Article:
With over 4,000 students, faculty, and staff, the Faculty of Fine Arts is among the five largest art and design schools in North America. Montréal, our home, is exceptional: with 170,000 university students, a vibrant cultural scene, and the most affordable tuition in Canada, the city ranks among the top ten best destinations in the world for tertiary education. While supporting a significant Anglophone population, Montréal is the second largest French-speaking city after Paris. North America’s number one choice for international events and festivals, Montréal was the first metropolis to be designated a UNESCO City of Design by the Global Alliance for Cultural Diversity. Nestled in the heart of this pulsing city, embraced by a dynamic research university, the Faculty of Fine Arts benefits from extraordinary access to brilliant practitioners, thriving venues, cross-cultural perspectives, and an extensive network of outstanding facilities for research and production.

Faculty and Departments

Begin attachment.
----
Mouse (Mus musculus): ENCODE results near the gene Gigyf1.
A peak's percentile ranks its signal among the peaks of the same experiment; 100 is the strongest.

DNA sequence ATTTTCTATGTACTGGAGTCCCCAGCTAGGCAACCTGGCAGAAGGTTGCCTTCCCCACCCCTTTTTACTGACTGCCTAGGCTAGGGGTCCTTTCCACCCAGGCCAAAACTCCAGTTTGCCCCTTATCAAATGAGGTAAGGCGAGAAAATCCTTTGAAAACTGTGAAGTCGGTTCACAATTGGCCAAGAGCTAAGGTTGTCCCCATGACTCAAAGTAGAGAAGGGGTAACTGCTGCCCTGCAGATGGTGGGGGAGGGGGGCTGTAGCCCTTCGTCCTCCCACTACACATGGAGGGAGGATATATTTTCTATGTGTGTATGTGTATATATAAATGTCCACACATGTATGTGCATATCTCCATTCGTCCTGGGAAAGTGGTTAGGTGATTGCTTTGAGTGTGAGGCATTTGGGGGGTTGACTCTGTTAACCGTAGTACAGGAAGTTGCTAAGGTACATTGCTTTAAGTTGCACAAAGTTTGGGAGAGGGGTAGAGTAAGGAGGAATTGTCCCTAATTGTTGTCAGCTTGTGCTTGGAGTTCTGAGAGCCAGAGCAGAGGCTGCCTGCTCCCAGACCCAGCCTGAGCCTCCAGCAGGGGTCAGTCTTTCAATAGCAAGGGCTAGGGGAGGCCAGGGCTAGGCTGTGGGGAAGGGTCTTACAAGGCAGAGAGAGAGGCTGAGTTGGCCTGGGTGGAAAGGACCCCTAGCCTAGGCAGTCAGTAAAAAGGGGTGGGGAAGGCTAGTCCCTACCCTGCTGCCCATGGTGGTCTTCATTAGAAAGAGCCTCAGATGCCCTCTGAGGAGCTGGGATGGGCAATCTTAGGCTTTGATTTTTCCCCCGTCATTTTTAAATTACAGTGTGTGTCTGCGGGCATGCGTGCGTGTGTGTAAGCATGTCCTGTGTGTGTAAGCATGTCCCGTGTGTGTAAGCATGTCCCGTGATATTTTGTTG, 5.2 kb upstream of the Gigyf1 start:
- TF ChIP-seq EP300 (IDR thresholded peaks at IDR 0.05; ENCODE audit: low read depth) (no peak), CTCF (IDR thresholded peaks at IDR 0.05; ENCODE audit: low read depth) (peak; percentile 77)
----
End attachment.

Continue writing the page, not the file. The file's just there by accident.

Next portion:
Taking advantage of our place within the rich fabric of a research university and our long history as one of the premiere sites in Canada for the study and creation of the arts and arts-based scholarship, the Faculty of Fine Arts is currently engaged in a transformative moment in which pedagogical, conceptual, theoretical, and material practices find resonance with a significant diversity of approaches. In our university community, live performance, historical research, methodological innovation, theoretical scholarship, technical experimentation, skills-based production, community fieldwork, as well as traditional and digital fabrication are equally valued. In addition to curricular experimentation, the formation of significant research centres and external partnerships in the Faculty of Fine Arts have enriched opportunities for faculty and students. In 2018 a new Media Bank will open in the Faculty, in which the combined film, video, and image archives of Art History and F!